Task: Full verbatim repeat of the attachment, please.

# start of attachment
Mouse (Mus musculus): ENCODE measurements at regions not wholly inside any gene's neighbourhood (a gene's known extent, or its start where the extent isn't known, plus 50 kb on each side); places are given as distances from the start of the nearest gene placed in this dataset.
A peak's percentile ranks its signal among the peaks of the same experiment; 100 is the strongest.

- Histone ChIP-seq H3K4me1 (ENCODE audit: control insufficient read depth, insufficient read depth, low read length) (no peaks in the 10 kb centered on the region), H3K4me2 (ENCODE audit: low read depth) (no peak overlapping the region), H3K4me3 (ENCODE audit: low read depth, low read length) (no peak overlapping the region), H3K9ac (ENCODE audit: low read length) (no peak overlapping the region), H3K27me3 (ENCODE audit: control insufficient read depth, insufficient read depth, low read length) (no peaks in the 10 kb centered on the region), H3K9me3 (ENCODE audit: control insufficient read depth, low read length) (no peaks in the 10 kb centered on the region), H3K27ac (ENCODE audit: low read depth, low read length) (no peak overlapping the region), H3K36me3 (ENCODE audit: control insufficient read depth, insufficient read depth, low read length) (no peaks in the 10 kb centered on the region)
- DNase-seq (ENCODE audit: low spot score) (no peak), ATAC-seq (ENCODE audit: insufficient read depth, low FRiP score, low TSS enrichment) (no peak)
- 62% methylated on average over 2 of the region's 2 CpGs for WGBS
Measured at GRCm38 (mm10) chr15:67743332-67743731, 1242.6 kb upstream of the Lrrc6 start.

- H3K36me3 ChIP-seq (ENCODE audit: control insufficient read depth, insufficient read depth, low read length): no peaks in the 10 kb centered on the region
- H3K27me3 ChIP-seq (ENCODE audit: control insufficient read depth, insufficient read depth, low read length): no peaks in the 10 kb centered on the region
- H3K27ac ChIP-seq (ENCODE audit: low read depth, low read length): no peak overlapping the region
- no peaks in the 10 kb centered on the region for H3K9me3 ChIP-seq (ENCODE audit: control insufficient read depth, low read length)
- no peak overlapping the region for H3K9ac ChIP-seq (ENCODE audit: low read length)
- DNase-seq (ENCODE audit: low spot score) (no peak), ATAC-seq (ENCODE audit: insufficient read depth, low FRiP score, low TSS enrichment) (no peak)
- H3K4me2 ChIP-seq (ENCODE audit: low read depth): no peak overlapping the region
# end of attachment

Mouse (Mus musculus): ENCODE measurements at regions not wholly inside any gene's neighbourhood (a gene's known extent, or its start where the extent isn't known, plus 50 kb on each side); places are given as distances from the start of the nearest gene placed in this dataset.
A peak's percentile ranks its signal among the peaks of the same experiment; 100 is the strongest.

- Histone ChIP-seq H3K4me1 (ENCODE audit: control insufficient read depth, insufficient read depth, low read length) (no peaks in the 10 kb centered on the region), H3K4me2 (ENCODE audit: low read depth) (no peak overlapping the region), H3K4me3 (ENCODE audit: low read depth, low read length) (no peak overlapping the region), H3K9ac (ENCODE audit: low read length) (no peak overlapping the region), H3K27me3 (ENCODE audit: control insufficient read depth, insufficient read depth, low read length) (no peaks in the 10 kb centered on the region), H3K9me3 (ENCODE audit: control insufficient read depth, low read length) (no peaks in the 10 kb centered on the region), H3K27ac (ENCODE audit: low read depth, low read length) (no peak overlapping the region), H3K36me3 (ENCODE audit: control insufficient read depth, insufficient read depth, low read length) (no peaks in the 10 kb centered on the region)
- DNase-seq (ENCODE audit: low spot score) (no peak), ATAC-seq (ENCODE audit: insufficient read depth, low FRiP score, low TSS enrichment) (no peak)
- 62% methylated on average over 2 of the region's 2 CpGs for WGBS
Measured at GRCm38 (mm10) chr15:67743332-67743731, 1242.6 kb upstream of the Lrrc6 start.

- H3K36me3 ChIP-seq (ENCODE audit: control insufficient read depth, insufficient read depth, low read length): no peaks in the 10 kb centered on the region
- H3K27me3 ChIP-seq (ENCODE audit: control insufficient read depth, insufficient read depth, low read length): no peaks in the 10 kb centered on the region
- H3K27ac ChIP-seq (ENCODE audit: low read depth, low read length): no peak overlapping the region
- no peaks in the 10 kb centered on the region for H3K9me3 ChIP-seq (ENCODE audit: control insufficient read depth, low read length)
- no peak overlapping the region for H3K9ac ChIP-seq (ENCODE audit: low read length)
- DNase-seq (ENCODE audit: low spot score) (no peak), ATAC-seq (ENCODE audit: insufficient read depth, low FRiP score, low TSS enrichment) (no peak)
- H3K4me2 ChIP-seq (ENCODE audit: low read depth): no peak overlapping the region